Virtual smart cards maintain the three key properties of conventional smart cards:

·        Non-exportability: all private information on the VSC is encrypted using the host machine’s TPM making it not possible to be used on a different machine with a different TPM. Additionally, TPMs are designed to be tamper-resistant and non-exportable themselves.

·        Isolated cryptography: unencrypted copies of private keys are loaded only within the TPM, and never into memory accessible by the OS. All cryptographic operations with these private keys occur inside the TPM.

·        Anti-hammering: the virtual smart card uses the anti-hammering logic of the TPM, which rejects brute force attempts for a period of time known as lockout.

Read more about Virtual Smart Cards in Windows 8 and how to evaluate the new function in the guide: Understanding and Evaluating Virtual Smart Cards



An Introduction to the Metro Start screen in Windows 8 Consumer Preview
by Michael Anderberg, MCT

When Microsoft unveiled the new user interface in the upcoming Windows 8, it was received by somewhat hesitation – “Eeh what?” “I don’t get it?” “Are they for real?” “I don’t like it!” “Now, this may all be good - but where can I find the real start menu?”.

Yet, every change that Microsoft has done to the start menu, since it first appeared back in Windows 95, has received that sort of comments initially. So what is it really and how does Microsoft intend it to work?

Well first of all, it’s not one thing. The goal of the Metro Start screen is multi-faceted and I will herein try to explain it as best I can. It is, not surprisingly there to aid in navigating applications and launching them from any kind of touch enabled device, be it a cell phone, slate class machine or desktop monitor. As anyone whom has ever tried navigating the present start menu with his or her fingers via a Remote Desktop session on a mobile device today can testify to, the present interface does not lend itself to a very easy way of interaction by touch. Hence, the Metro Start screen with its larger tiles is much more suitable in this regard. In fact some of the new parts of the interface like the Charms menu, which slides in from the right when one swipes from the right edge inwards on the screen, makes much more sense with a touch interface, than by mouse and keyboard although of course it exists in both environments.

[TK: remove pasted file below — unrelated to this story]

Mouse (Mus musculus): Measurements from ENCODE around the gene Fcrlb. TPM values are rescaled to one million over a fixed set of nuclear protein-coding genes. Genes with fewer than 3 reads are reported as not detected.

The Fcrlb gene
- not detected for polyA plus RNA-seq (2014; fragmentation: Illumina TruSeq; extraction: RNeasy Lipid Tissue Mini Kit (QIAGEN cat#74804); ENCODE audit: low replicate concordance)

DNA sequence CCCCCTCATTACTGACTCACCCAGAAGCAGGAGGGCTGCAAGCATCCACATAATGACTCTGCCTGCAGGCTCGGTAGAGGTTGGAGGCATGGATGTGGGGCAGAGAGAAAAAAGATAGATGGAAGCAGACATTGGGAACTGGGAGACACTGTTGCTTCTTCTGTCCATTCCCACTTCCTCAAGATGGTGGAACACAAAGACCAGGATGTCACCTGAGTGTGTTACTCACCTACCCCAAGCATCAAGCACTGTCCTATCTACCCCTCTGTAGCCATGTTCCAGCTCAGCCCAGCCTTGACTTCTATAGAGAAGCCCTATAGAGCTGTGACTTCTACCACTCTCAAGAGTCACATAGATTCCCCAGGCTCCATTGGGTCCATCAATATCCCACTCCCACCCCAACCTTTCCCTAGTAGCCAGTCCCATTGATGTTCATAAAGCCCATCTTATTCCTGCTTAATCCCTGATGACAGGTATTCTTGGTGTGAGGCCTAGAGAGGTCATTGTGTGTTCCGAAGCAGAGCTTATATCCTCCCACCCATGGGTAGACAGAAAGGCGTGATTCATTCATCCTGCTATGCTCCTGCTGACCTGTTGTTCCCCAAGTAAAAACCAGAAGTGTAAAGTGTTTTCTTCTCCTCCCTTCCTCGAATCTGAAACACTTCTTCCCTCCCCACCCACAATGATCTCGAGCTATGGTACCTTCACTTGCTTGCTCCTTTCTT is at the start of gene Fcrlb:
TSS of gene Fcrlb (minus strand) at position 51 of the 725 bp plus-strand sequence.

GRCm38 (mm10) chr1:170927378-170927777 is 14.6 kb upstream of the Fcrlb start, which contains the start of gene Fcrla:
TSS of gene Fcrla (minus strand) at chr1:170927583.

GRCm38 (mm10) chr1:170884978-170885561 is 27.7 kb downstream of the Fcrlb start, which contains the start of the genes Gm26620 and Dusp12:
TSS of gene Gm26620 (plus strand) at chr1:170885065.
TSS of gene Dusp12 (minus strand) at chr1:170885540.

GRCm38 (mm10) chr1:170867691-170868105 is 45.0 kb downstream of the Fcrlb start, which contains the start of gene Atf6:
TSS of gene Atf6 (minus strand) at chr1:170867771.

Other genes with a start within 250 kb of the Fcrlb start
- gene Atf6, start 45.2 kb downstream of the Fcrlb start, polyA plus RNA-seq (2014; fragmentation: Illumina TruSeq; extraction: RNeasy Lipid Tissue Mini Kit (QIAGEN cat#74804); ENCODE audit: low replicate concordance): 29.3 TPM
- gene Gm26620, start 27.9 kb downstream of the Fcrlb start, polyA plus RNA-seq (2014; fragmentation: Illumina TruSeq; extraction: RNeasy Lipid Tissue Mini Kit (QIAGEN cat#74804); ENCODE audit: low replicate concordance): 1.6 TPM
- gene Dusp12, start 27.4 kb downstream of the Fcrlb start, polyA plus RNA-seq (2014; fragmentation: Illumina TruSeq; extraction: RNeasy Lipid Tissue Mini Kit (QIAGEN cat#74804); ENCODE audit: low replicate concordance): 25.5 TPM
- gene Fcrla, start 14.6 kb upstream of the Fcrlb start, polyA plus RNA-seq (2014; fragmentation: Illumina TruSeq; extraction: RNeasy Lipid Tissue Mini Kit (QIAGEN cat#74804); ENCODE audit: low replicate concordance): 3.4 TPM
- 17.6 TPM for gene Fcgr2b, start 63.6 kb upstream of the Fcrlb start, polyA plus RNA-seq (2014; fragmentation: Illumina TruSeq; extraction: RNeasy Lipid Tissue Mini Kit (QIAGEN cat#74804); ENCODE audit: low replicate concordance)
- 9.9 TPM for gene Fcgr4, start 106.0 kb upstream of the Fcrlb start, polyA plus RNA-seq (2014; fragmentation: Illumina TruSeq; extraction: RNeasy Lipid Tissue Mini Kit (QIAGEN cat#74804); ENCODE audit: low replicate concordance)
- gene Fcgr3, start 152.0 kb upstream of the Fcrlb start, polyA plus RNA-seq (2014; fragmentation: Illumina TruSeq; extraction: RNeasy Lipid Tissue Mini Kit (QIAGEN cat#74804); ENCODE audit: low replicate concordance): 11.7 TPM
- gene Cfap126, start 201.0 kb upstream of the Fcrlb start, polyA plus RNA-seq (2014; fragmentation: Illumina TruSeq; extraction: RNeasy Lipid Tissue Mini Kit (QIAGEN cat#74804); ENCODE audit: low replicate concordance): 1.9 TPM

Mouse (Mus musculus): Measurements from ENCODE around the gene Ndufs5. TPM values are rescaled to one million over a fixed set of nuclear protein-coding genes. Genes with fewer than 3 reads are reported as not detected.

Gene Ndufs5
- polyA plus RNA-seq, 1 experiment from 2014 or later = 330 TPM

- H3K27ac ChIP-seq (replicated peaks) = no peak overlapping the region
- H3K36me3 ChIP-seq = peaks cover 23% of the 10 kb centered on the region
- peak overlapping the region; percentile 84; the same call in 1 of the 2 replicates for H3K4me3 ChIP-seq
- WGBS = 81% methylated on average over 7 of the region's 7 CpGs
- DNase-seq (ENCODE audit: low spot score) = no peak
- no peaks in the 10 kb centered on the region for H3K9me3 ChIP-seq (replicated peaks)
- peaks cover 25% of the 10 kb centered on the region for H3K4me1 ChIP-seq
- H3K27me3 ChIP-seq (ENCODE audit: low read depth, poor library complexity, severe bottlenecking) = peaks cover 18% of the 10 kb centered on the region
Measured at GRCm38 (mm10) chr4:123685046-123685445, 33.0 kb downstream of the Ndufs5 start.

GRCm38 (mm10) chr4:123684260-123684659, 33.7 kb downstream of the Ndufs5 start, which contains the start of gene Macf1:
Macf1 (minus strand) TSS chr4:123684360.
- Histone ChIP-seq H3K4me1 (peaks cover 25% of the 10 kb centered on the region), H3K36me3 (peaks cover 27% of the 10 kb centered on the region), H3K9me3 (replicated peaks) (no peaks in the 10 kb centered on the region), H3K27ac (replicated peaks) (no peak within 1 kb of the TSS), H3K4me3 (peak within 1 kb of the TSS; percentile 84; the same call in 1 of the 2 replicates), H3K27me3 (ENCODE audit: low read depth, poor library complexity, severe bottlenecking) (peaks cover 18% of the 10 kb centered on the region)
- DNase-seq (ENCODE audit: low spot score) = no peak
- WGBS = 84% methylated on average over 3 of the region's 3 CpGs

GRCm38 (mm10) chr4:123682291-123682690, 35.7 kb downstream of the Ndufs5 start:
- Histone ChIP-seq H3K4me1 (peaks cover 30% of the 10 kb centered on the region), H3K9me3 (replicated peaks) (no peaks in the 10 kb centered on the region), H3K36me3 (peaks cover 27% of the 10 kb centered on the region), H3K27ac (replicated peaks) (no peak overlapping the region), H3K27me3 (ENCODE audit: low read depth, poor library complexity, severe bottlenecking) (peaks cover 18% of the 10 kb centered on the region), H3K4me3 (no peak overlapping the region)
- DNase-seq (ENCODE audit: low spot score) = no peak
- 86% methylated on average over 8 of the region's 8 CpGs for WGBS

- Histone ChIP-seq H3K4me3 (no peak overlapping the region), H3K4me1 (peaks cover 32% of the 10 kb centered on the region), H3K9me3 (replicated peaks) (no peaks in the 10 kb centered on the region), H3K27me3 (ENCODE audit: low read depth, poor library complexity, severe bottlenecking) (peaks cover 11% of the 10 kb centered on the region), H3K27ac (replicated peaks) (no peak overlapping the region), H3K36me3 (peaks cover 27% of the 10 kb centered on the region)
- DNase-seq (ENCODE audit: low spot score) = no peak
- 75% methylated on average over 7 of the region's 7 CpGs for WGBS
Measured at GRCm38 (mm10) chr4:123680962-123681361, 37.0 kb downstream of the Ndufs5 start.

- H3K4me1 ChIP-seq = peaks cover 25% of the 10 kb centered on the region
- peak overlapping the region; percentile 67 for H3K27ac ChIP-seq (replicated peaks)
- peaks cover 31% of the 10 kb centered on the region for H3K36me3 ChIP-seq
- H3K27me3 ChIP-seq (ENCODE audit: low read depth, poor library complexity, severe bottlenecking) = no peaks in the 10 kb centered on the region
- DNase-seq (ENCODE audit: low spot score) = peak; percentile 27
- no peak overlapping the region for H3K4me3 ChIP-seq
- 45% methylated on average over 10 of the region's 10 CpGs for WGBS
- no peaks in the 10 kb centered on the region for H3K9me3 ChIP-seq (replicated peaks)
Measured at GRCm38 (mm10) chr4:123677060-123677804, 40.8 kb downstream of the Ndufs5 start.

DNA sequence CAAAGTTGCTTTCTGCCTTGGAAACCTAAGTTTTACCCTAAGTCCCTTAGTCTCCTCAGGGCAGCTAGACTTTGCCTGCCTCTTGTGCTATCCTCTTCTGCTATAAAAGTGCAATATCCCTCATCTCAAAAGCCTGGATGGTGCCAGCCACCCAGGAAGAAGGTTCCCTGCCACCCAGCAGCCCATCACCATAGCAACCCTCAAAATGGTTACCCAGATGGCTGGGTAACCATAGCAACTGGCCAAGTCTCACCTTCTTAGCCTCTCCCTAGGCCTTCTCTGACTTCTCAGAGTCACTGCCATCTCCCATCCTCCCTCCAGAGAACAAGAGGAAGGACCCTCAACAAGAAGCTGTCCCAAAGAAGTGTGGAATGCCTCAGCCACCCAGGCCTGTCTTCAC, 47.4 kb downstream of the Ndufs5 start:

Secondly, the Metro Start screen is the starting point of all of the so called Metro-style Apps, which are HTML5 based apps of the sort that we’ve come to know through our mobile devices of today. They launch seamlessly out of the interface, they always run full screen (although two at the time can be snapped beside each other) and when exited or “alt-tabbed” away from – they don’t really exit as a traditional app, but rather much more in the style of leaving a web page. There’s no save functionality in these apps, instead they auto-save every so often. What about your traditional apps you may ask? Microsoft always totes the fact that this is their main advantage over for example the iPad – that they can run your old legacy apps as well. This is true, but the older apps that are not Metro-style do not run inside of the Metro Start screen as such, instead you’ll see that Windows swaps over to the underlying desktop and there it will launch the application just as it does today on Windows 7 or Windows Server 2008 R2.